Child anxiety, can present as refusal or reluctance to go to school which so easily arises from a child’s anxiety manifesting as extreme shyness or nervousness. They could have difficulty or fear interacting with their peers so develop a strong need to stay at home with family members. Their anguish may be expressed in the form of frequent temper tantrums, crying bouts, broken sleep and/or nightmares. Bedwetting is not unusual. The anxious child who does attend school may also have difficulty in concentrating and so their academic performance tends to drops off, neither is it unusual for children to present with physical complaints such as headaches, stomach-ache, muscle aches and general tiredness.
Tackling child anxiety successfully is of paramount importance for the sanity and well-being of both parent and child. We need to therefore consider a number of strategies.
Firstly, we need to question how effective we are as Primary carers/parents in creating a stable, predictable environment at home. What this means, is that we need to develop routines at home so our children know what is coming up next. The bedtime routine for instance, has the same format each evening i.e. the evening meal is followed by play time then having a wash/bath and leading to getting dressed into pyjamas prior to a cuddle and read before bed. Likewise there would be a set routine in the morning which might be getting dressed after getting up, eating breakfast and only playing with toys/watching TV when they are completely ready for school. These examples do sound quite ‘picture perfect’ especially when these two periods of the day are the very times that our children are likely to play up and become difficult to manage. So how might we manage this situation positively, how might we make it happen?
As parents we need to buy into the concept of being consistent and therefore being predictable. No matter how much our children play up, we need to resist giving in and consistently stick to the set of home rules that we have already put in place. These prominently placed home rules of which there should be no more than five, are placed somewhere visible (in picture form for younger children). House rule examples could be something like ‘Always use a quiet voice indoors’, ‘Always knock and wait, before entering someone’s bedroom’, ‘Always be polite to each other’, ‘Balls are for the outdoors only’.
We make our house rules to suit the smooth running of our own family unit, so they may vary from family to family. Needless to say, small rewards (other than food, sweets and money) need to be given to incentivise your children to keep to the rules, but do remember to keep the rewards varied and very affordable. As the new habits are established, start easing off the rewards replacing them with more praise. Children love positive attention and are therefore more likely to repeat the behaviour for which they are praised.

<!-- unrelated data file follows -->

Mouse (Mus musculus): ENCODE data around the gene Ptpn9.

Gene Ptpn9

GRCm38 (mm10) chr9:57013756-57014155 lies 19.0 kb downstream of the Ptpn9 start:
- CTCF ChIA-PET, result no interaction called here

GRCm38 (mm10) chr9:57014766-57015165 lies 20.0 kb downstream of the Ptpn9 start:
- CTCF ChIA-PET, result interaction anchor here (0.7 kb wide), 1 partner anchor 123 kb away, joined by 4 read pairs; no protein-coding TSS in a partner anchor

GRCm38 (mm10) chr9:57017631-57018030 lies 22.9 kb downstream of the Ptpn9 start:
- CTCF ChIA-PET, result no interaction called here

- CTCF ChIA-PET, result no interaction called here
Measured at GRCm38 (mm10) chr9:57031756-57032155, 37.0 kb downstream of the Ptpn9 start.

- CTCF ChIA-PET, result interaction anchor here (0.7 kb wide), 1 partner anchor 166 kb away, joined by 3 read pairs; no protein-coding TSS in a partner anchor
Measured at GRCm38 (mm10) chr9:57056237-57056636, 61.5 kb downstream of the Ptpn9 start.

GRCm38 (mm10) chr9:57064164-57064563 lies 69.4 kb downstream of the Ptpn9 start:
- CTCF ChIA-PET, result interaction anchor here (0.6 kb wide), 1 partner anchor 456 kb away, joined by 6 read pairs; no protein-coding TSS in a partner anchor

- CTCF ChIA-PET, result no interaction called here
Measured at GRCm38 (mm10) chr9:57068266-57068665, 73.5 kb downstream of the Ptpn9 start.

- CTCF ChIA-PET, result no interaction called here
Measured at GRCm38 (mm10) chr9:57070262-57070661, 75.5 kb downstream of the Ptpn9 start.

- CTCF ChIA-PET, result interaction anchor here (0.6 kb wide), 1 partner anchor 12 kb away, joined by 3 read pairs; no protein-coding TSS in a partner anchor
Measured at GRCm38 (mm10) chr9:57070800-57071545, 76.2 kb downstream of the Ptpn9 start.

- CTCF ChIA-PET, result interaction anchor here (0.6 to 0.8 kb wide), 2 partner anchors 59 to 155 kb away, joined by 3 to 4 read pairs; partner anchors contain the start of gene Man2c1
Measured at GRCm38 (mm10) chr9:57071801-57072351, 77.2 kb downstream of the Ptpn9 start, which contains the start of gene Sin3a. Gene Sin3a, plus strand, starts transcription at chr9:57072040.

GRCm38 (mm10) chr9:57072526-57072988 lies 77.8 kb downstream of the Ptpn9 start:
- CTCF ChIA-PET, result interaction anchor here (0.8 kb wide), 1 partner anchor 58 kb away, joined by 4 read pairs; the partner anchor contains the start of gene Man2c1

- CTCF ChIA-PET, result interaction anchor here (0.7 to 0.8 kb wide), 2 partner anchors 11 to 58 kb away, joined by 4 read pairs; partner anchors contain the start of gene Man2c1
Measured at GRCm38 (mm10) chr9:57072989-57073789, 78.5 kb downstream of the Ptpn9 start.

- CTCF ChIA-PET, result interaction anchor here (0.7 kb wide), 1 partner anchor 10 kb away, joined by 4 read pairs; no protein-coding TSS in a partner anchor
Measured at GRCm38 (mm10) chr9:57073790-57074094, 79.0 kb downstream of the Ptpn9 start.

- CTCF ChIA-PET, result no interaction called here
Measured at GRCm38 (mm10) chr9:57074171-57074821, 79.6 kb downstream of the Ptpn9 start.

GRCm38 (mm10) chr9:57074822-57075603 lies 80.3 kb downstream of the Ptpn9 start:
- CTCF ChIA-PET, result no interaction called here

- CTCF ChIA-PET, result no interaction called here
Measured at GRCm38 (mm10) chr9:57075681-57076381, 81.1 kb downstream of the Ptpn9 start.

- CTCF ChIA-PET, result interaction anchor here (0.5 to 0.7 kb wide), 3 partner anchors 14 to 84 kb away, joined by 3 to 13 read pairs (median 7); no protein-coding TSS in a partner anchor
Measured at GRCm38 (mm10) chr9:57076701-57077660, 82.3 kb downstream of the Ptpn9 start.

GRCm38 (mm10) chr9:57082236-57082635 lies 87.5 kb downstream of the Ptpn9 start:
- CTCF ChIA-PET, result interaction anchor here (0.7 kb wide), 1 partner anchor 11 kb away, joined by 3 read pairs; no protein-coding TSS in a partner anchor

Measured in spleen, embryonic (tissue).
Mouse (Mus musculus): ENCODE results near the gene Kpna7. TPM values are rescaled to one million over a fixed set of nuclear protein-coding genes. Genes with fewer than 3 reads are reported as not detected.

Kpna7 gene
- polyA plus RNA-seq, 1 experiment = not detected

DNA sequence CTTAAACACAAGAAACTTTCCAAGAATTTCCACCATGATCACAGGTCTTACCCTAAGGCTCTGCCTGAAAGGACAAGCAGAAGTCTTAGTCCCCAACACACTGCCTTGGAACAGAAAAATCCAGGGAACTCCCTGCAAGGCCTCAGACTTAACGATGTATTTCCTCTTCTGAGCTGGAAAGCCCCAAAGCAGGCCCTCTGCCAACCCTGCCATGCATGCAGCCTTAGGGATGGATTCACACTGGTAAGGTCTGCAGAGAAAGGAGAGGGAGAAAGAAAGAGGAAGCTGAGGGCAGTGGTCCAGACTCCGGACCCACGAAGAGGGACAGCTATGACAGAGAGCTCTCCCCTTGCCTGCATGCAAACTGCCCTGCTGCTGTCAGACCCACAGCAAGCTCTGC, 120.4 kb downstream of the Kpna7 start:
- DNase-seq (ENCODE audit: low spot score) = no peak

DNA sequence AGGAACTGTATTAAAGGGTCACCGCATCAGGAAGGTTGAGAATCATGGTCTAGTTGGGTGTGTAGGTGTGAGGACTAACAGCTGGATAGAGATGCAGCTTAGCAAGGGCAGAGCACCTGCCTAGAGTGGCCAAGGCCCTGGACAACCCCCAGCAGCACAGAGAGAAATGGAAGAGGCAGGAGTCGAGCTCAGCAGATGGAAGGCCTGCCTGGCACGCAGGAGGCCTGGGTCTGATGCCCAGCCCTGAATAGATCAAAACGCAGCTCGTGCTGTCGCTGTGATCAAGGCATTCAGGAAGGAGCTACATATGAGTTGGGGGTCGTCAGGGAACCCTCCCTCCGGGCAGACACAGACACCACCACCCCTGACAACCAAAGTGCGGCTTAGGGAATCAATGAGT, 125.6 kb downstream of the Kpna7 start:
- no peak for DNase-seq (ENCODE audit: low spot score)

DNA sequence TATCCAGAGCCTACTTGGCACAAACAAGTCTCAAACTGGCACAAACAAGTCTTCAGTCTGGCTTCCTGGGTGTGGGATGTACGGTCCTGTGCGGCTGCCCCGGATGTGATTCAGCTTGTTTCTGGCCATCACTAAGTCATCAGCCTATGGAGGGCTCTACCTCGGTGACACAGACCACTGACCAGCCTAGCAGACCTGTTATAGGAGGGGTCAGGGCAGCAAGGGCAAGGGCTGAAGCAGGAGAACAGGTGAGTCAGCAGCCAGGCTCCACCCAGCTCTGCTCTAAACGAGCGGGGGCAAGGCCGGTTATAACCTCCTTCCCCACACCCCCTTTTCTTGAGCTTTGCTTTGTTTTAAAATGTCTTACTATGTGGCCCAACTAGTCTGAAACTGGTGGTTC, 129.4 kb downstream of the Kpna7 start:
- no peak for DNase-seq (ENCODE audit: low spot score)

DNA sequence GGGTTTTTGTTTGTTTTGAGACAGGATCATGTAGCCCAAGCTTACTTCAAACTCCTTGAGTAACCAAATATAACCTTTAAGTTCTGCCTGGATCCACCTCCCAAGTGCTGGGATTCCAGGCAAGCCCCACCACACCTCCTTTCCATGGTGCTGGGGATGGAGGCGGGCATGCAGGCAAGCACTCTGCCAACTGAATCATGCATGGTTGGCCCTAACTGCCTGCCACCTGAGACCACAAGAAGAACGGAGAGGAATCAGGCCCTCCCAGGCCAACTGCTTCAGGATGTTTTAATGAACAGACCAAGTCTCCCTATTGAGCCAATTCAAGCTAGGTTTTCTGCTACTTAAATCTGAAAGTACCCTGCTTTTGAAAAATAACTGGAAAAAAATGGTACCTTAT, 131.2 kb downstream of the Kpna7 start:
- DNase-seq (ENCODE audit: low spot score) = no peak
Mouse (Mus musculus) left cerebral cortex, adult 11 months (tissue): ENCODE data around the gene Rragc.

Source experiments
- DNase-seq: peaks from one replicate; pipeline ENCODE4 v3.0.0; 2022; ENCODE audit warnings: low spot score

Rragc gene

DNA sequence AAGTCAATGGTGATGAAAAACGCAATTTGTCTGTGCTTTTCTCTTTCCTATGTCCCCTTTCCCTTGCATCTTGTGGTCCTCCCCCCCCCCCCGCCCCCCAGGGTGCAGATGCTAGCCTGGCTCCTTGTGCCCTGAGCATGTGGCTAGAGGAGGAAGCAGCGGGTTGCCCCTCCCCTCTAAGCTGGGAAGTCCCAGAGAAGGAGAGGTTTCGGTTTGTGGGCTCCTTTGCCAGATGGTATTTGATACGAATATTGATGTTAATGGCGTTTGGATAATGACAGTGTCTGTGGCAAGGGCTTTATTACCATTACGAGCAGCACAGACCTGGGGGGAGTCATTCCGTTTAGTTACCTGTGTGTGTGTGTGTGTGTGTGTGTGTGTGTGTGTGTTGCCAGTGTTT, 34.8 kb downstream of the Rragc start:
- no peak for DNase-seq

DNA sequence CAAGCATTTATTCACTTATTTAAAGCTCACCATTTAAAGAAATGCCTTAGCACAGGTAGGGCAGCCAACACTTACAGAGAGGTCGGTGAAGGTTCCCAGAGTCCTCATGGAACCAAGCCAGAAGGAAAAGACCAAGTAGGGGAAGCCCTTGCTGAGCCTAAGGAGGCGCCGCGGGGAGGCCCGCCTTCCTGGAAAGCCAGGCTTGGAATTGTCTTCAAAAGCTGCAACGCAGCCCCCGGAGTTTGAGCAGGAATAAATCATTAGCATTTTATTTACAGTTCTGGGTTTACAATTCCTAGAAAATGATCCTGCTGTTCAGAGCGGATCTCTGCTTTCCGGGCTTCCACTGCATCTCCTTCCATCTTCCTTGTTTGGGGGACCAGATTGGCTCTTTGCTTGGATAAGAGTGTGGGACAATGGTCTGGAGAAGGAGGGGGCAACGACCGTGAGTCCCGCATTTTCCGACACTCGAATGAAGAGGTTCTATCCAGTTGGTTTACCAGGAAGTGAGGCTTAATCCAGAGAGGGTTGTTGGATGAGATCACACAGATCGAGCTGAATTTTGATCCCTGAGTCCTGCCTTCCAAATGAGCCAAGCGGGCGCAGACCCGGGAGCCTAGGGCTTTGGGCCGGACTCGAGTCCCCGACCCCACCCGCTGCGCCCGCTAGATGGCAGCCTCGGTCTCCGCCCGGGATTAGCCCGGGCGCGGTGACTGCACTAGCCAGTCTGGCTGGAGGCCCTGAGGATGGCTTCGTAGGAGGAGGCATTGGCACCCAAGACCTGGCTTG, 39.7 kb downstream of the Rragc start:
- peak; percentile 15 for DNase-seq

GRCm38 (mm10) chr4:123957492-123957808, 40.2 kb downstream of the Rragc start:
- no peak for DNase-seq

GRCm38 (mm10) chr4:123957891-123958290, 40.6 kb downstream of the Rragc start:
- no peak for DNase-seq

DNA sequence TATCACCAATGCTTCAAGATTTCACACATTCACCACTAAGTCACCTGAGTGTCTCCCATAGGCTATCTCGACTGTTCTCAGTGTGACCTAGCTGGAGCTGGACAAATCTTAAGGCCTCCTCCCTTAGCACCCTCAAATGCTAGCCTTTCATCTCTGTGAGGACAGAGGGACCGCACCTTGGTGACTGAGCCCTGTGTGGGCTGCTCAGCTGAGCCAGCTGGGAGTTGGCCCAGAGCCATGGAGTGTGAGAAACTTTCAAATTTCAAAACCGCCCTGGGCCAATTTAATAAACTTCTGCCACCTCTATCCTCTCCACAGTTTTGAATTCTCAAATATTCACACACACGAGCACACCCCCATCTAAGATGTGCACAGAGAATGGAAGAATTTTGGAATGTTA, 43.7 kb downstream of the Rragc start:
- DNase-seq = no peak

All these strategies require a lot of personal effort on the parent’s side but it is well worth the investment. By creating a safe positive home environment that is predictable and stable, your children will find home life comforting, nurturing and stabilising to the extent that a solid foundation of safety has been created at home. In this way our children are being equipped to deal with anything that life throws at them, outside the home. They have a home that is safe and predictable providing a safe secure haven in which they can flourish and recover from the day’s ills. Naturally when children feel valued, listened to and praised for when they do well and loved unconditionally, they will also learn there are sensible repercussions for when they misbehave. They therefore grow up with confidence, self-esteem as well as a sense of personal responsibility for any actions they take. Anxiety has little room in their lives when they grow up safely and securely with a ‘Can Do’ attitude.
Sometimes, despite putting these very effective measures in place, a few children may still present with some anxiety concerns. We now need to look at the fact that children learn by copying. They so easily copy the behaviour of those around them. Be mindful of members in the family that are presenting with anxiety concerns, in which case it is important that the adult or family member is treated for their anxiety as indeed is the anxious child.
The preferred treatment, Bach flower therapy, which is a natural treatment, free of side effects, is totally safe for babies to take and does not interfere with any other medication, is highly effective yet gentle. There are thirty eight plant based Bach flower remedies (one for every possible emotion that needs balancing). Mimulus is likely to be the remedy of choice here to balance general known fears and anxiety. (However other emotions could be involved that require balancing. Advice can be given on request}.
Mimulus is taken over a 3 week period in drinks or directly to the mouth via a pipette as droplets. If the emotion has been longstanding then the remedy may need to be repeated two or three times with the understanding that the fears and anxiety will progressively diminish. For more information read Preparing your Bach Flower Remedies and Bach Flower Remedies
Bach flower remedies are one of nature’s greatest stress busters and I would strongly recommend these remedies find their way into everyone’s medicine cabinet. Each 30 ml stock bottle contains 80 drops and as only 2 drops are needed to take you through a 3 week treatment, each stock bottle is a very economical form of treatment. Despite ‘use by dates’ the stock bottles remain robust to the last drop for however long. Licensing laws require ‘use by dates’ so never throw out your stock bottles of Bach Flower remedies.
For advice on how to chunk down the above strategies into a meaningful do-able plan feel free to discuss how this can be done to ensure your child’s life chances to maximise life opportunities are put in place.